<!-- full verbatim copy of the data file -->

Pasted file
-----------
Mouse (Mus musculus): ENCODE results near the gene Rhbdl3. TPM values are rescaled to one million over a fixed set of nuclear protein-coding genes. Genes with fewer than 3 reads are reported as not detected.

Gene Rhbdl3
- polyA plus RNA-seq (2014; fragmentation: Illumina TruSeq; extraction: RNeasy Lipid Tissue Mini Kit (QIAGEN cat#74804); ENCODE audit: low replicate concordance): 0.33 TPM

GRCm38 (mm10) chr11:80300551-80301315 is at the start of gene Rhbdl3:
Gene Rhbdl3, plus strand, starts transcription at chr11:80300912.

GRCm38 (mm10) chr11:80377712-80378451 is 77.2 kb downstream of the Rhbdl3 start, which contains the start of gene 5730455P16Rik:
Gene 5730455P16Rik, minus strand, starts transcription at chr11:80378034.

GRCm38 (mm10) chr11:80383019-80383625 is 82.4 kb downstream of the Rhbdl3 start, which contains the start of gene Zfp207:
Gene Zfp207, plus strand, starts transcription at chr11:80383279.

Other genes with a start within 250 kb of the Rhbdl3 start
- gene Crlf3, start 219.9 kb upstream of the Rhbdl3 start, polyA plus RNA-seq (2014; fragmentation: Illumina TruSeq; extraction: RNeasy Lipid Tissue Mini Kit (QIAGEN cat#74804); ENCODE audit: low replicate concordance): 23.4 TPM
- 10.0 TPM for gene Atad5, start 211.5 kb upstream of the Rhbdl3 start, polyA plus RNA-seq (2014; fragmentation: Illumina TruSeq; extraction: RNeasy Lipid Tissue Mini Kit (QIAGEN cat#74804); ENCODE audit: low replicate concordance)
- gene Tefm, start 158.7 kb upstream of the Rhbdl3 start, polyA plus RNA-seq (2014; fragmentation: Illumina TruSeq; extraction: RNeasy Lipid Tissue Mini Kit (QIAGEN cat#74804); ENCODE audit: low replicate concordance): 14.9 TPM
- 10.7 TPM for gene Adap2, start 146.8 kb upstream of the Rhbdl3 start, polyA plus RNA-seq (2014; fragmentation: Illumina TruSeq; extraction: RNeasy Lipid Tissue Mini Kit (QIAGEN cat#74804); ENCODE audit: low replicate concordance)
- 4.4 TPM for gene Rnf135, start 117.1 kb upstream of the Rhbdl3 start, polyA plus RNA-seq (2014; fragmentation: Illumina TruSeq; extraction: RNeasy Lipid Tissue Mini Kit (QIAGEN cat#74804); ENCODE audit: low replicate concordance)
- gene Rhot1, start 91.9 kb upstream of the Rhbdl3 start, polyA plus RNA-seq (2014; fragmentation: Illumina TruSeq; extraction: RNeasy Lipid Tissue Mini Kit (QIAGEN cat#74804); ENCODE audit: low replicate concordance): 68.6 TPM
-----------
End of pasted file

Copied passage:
Mouse (Mus musculus): ENCODE results near the gene Rhbdl3. TPM values are rescaled to one million over a fixed set of nuclear protein-coding genes. Genes with fewer than 3 reads are reported as not detected.

Gene Rhbdl3
- polyA plus RNA-seq (2014; fragmentation: Illumina TruSeq; extraction: RNeasy Lipid Tissue Mini Kit (QIAGEN cat#74804); ENCODE audit: low replicate concordance): 0.33 TPM

GRCm38 (mm10) chr11:80300551-80301315 is at the start of gene Rhbdl3:
Gene Rhbdl3, plus strand, starts transcription at chr11:80300912.

GRCm38 (mm10) chr11:80377712-80378451 is 77.2 kb downstream of the Rhbdl3 start, which contains the start of gene 5730455P16Rik:
Gene 5730455P16Rik, minus strand, starts transcription at chr11:80378034.

GRCm38 (mm10) chr11:80383019-80383625 is 82.4 kb downstream of the Rhbdl3 start, which contains the start of gene Zfp207:
Gene Zfp207, plus strand, starts transcription at chr11:80383279.

Other genes with a start within 250 kb of the Rhbdl3 start
- gene Crlf3, start 219.9 kb upstream of the Rhbdl3 start, polyA plus RNA-seq (2014; fragmentation: Illumina TruSeq; extraction: RNeasy Lipid Tissue Mini Kit (QIAGEN cat#74804); ENCODE audit: low replicate concordance): 23.4 TPM
- 10.0 TPM for gene Atad5, start 211.5 kb upstream of the Rhbdl3 start, polyA plus RNA-seq (2014; fragmentation: Illumina TruSeq; extraction: RNeasy Lipid Tissue Mini Kit (QIAGEN cat#74804); ENCODE audit: low replicate concordance)
- gene Tefm, start 158.7 kb upstream of the Rhbdl3 start, polyA plus RNA-seq (2014; fragmentation: Illumina TruSeq; extraction: RNeasy Lipid Tissue Mini Kit (QIAGEN cat#74804); ENCODE audit: low replicate concordance): 14.9 TPM
- 10.7 TPM for gene Adap2, start 146.8 kb upstream of the Rhbdl3 start, polyA plus RNA-seq (2014; fragmentation: Illumina TruSeq; extraction: RNeasy Lipid Tissue Mini Kit (QIAGEN cat#74804); ENCODE audit: low replicate concordance)
- 4.4 TPM for gene Rnf135, start 117.1 kb upstream of the Rhbdl3 start, polyA plus RNA-seq (2014; fragmentation: Illumina TruSeq; extraction: RNeasy Lipid Tissue Mini Kit (QIAGEN cat#74804); ENCODE audit: low replicate concordance)
- gene Rhot1, start 91.9 kb upstream of the Rhbdl3 start, polyA plus RNA-seq (2014; fragmentation: Illumina TruSeq; extraction: RNeasy Lipid Tissue Mini Kit (QIAGEN cat#74804); ENCODE audit: low replicate concordance): 68.6 TPM